A systematic review of conceptualizations and operationalizations of youth polyvictimization

Spenser R. Radtke*, Christopher J. Wretman, Cynthia Fraga Rizo, Hannabeth Franchino-Olsen, Denise Yookong Williams, Wan Ting Chen, Rebecca J. Macy

*Corresponding author for this work

Research output: Contribution to journalReview articlepeer-review

Abstract / Description of output

Violence against youth is a global issue impacting millions each year. Increasingly, research has focused on studying those impacted by multiple forms of violence, or polyvictims. Evidence strongly suggests that polyvictimized youth tend to have worse physical and mental health outcomes than those who have experienced single forms of violence. Moreover, minoritized youth (i.e., racial and/or sexual minority youth, youth with disabilities) are more likely to experience polyvictimization, making this a social justice and equity concern. To date, there is no universal consensus on what exactly constitutes polyvictimization. This systematic review aims to examine the ways in which polyvictimization is being studied to inform both research and practice. As such, relevant databases were searched to amass the extant literature related to youth polyvictimization internationally. Empirical studies published since 2006 that focused on youth (under age 18) polyvictimization were included. After the review process, 264 studies met eligibility criteria, however 55 studies employed person-centered/finite mixture analyses and were removed for a separate review, resulting in 209 featured in the current systematic review. Results demonstrate that researchers are defining and operationalizing polyvictimization in different ways: (a) using individual victimization event counts; (b) employing domain-based counts; and (c) taking a “highest-victimized” percentage of their sample. The most used measurement tool was the Juvenile Victimization Questionnaire, though other validated tools and researcher-constructed questions were frequently utilized. Research on polyvictimization is burgeoning worldwide; however, this research is being conducted in disparate ways, making it difficult to compare findings and further advance the field.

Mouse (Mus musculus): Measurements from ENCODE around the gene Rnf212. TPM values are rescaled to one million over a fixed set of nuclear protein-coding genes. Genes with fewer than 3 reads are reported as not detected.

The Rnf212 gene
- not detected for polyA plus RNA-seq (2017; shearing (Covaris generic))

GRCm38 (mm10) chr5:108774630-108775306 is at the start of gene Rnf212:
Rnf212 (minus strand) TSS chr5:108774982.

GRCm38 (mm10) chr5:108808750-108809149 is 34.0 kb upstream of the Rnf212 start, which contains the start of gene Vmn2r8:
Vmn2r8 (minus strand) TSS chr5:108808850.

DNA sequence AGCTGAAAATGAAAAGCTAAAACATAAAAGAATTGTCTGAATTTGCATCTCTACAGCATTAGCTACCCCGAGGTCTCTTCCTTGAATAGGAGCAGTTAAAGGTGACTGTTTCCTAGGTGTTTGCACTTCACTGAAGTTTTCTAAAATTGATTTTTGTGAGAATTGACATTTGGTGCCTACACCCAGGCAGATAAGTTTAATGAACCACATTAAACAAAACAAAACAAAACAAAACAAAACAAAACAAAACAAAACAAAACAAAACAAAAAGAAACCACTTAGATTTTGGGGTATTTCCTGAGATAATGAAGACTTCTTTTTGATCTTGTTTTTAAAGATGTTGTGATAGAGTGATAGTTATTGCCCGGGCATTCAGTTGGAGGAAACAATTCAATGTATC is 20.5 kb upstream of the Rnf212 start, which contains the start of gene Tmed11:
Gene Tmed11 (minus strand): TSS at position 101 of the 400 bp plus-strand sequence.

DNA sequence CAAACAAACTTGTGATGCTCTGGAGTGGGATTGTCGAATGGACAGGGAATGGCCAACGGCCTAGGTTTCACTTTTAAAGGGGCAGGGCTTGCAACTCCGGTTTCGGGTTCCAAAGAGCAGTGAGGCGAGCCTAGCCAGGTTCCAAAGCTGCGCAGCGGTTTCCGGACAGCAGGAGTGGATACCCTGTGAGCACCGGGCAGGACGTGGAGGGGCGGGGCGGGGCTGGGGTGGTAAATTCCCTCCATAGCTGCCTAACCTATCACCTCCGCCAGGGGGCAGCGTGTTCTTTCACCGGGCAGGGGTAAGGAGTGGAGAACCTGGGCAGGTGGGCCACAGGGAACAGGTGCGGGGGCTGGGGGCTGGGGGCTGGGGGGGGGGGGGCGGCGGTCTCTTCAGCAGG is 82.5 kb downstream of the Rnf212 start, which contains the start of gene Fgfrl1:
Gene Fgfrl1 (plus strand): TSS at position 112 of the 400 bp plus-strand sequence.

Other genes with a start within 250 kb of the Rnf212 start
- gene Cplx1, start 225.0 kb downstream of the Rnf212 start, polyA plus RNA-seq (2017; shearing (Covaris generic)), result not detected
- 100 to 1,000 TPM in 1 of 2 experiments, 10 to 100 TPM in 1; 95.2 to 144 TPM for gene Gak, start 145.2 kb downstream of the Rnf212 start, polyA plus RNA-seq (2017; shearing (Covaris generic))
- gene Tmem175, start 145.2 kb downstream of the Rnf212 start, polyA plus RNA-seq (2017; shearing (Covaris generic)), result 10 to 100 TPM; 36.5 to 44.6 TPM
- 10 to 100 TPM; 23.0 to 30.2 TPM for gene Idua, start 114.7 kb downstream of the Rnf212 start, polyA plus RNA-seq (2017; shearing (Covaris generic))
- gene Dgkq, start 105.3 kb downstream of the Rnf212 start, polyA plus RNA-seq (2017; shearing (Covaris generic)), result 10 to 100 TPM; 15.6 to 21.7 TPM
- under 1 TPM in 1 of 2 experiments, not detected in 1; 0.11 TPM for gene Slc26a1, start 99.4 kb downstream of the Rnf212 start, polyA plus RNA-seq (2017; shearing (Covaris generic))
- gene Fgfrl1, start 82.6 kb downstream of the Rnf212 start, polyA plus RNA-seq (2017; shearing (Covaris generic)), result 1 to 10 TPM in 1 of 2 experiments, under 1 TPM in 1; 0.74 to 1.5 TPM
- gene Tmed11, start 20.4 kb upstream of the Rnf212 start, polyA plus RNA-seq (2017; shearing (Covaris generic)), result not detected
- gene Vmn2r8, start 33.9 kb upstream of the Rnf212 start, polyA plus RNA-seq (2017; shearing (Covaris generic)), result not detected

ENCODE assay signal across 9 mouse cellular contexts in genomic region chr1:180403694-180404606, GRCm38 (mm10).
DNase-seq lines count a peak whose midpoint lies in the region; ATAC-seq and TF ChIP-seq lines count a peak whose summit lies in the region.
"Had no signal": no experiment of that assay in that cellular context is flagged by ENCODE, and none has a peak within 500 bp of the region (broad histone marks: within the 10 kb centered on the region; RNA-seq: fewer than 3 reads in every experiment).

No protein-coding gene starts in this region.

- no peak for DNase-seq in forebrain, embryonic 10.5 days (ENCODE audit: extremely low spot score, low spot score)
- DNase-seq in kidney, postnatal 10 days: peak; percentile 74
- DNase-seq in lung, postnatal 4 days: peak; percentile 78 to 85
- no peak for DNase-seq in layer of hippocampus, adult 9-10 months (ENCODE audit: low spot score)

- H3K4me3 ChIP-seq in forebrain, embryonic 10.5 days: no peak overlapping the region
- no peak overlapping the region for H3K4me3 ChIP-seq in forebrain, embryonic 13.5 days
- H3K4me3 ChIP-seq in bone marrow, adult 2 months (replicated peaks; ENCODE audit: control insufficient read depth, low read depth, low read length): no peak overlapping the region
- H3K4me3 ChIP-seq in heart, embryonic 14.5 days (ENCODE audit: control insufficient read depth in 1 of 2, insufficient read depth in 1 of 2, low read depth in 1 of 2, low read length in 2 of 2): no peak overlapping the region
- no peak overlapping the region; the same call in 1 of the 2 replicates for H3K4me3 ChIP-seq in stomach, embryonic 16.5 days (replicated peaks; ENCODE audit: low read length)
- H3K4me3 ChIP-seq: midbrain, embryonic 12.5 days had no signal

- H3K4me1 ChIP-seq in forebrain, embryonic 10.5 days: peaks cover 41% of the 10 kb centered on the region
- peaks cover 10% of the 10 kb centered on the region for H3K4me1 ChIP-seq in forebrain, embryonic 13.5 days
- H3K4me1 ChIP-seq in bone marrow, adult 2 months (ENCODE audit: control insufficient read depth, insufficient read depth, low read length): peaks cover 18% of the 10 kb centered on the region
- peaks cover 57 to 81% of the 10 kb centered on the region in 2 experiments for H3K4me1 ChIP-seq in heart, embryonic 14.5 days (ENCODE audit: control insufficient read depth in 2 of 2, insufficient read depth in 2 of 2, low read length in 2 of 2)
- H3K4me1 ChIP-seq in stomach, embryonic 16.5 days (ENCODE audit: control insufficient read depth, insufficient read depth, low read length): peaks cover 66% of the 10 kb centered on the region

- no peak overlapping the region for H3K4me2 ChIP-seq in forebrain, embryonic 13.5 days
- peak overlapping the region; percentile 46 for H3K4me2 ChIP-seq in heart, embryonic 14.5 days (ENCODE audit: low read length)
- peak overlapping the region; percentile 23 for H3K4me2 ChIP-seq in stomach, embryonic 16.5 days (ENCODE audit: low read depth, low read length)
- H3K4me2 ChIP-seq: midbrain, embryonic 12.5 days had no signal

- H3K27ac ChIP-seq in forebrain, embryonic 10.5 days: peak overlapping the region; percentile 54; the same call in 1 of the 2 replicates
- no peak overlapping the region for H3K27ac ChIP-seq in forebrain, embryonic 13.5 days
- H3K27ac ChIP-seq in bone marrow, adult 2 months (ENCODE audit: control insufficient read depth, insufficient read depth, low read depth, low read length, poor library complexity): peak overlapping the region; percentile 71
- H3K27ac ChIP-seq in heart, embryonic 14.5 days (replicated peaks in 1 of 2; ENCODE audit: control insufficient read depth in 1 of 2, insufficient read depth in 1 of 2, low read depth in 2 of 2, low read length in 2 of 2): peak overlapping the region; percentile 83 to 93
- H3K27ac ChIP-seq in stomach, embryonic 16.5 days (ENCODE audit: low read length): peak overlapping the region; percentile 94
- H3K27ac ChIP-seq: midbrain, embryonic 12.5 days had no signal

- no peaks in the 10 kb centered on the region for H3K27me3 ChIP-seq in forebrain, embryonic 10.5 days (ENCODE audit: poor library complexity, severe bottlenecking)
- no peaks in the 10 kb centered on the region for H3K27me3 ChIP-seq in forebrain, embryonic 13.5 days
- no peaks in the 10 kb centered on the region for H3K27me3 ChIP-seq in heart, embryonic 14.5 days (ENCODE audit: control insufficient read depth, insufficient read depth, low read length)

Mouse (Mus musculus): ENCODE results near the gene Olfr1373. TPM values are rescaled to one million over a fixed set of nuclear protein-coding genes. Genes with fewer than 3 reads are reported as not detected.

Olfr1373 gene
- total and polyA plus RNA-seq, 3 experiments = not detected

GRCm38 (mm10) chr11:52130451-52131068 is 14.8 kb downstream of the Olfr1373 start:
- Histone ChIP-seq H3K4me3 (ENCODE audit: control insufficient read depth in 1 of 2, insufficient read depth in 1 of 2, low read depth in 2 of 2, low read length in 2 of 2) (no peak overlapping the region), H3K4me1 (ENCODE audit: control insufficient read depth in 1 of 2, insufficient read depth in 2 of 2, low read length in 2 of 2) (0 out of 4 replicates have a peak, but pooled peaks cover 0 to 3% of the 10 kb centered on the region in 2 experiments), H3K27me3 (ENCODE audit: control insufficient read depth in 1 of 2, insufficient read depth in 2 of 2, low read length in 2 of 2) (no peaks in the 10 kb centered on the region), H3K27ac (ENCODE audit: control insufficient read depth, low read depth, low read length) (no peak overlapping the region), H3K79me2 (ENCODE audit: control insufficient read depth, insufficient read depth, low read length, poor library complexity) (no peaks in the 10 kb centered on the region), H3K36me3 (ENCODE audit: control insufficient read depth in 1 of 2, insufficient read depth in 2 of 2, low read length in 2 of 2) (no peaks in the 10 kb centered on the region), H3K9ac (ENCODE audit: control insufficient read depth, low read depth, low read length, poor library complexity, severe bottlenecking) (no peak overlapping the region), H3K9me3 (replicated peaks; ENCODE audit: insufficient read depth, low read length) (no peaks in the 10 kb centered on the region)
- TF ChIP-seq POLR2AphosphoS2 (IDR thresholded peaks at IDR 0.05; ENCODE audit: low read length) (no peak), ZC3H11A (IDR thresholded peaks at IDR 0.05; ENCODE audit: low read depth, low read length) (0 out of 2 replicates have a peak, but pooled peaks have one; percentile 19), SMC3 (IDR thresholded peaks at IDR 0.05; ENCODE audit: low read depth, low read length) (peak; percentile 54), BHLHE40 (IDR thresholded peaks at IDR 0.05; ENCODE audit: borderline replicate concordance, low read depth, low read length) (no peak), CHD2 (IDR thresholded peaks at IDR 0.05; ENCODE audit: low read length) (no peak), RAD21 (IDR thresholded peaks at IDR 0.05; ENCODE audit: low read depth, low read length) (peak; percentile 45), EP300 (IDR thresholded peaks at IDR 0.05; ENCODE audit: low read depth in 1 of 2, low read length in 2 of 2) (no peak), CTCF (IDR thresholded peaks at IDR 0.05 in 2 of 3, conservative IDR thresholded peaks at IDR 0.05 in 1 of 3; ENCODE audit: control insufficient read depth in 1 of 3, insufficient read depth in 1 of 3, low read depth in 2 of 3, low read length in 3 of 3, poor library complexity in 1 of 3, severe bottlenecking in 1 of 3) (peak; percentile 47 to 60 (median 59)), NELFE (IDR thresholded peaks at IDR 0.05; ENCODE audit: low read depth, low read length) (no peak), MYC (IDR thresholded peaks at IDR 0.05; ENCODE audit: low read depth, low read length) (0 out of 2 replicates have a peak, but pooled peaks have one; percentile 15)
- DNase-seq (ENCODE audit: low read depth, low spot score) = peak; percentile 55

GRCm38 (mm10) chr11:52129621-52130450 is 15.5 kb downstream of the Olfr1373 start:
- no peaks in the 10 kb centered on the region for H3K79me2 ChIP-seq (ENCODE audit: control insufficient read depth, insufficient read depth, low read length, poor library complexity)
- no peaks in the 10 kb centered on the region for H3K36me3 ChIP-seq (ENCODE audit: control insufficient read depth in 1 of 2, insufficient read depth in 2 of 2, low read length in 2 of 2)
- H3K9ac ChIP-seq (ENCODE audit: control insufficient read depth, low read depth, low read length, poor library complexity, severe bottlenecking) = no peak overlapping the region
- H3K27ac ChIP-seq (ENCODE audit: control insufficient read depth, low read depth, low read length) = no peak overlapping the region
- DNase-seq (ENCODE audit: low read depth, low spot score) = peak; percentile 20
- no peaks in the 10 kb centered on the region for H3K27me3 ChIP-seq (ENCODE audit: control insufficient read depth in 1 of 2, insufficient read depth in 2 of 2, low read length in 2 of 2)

Original languageEnglish
JournalTrauma, Violence, and Abuse
Early online date30 Jan 2024
DOIs
Publication statusE-pub ahead of print - 30 Jan 2024

Keywords / Materials (for Non-textual outputs)

  • child abuse
  • violence exposure
  • youth violence

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